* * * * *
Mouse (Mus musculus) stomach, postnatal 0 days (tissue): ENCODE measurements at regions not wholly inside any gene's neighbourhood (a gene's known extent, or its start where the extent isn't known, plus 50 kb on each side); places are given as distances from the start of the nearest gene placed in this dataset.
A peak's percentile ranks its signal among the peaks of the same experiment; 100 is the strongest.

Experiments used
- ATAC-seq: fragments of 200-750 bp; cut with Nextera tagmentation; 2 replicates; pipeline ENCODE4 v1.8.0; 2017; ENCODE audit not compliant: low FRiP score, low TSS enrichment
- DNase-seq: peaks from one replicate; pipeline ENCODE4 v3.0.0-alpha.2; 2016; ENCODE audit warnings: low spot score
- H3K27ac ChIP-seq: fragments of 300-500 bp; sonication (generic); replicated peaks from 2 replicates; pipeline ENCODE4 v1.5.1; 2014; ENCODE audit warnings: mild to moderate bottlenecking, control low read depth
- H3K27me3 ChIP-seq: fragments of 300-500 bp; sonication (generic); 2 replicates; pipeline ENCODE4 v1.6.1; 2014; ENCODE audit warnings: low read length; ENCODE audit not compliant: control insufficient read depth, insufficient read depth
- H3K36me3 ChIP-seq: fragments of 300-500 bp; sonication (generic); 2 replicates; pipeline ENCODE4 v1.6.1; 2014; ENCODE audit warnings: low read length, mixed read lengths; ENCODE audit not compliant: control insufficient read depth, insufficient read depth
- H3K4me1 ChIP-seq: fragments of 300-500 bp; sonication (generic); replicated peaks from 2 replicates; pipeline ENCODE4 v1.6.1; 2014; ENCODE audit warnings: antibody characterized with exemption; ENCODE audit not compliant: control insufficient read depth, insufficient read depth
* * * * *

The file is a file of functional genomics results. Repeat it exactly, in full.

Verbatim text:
Mouse (Mus musculus) stomach, postnatal 0 days (tissue): ENCODE measurements at regions not wholly inside any gene's neighbourhood (a gene's known extent, or its start where the extent isn't known, plus 50 kb on each side); places are given as distances from the start of the nearest gene placed in this dataset.
A peak's percentile ranks its signal among the peaks of the same experiment; 100 is the strongest.

Experiments used
- ATAC-seq: fragments of 200-750 bp; cut with Nextera tagmentation; 2 replicates; pipeline ENCODE4 v1.8.0; 2017; ENCODE audit not compliant: low FRiP score, low TSS enrichment
- DNase-seq: peaks from one replicate; pipeline ENCODE4 v3.0.0-alpha.2; 2016; ENCODE audit warnings: low spot score
- H3K27ac ChIP-seq: fragments of 300-500 bp; sonication (generic); replicated peaks from 2 replicates; pipeline ENCODE4 v1.5.1; 2014; ENCODE audit warnings: mild to moderate bottlenecking, control low read depth
- H3K27me3 ChIP-seq: fragments of 300-500 bp; sonication (generic); 2 replicates; pipeline ENCODE4 v1.6.1; 2014; ENCODE audit warnings: low read length; ENCODE audit not compliant: control insufficient read depth, insufficient read depth
- H3K36me3 ChIP-seq: fragments of 300-500 bp; sonication (generic); 2 replicates; pipeline ENCODE4 v1.6.1; 2014; ENCODE audit warnings: low read length, mixed read lengths; ENCODE audit not compliant: control insufficient read depth, insufficient read depth
- H3K4me1 ChIP-seq: fragments of 300-500 bp; sonication (generic); replicated peaks from 2 replicates; pipeline ENCODE4 v1.6.1; 2014; ENCODE audit warnings: antibody characterized with exemption; ENCODE audit not compliant: control insufficient read depth, insufficient read depth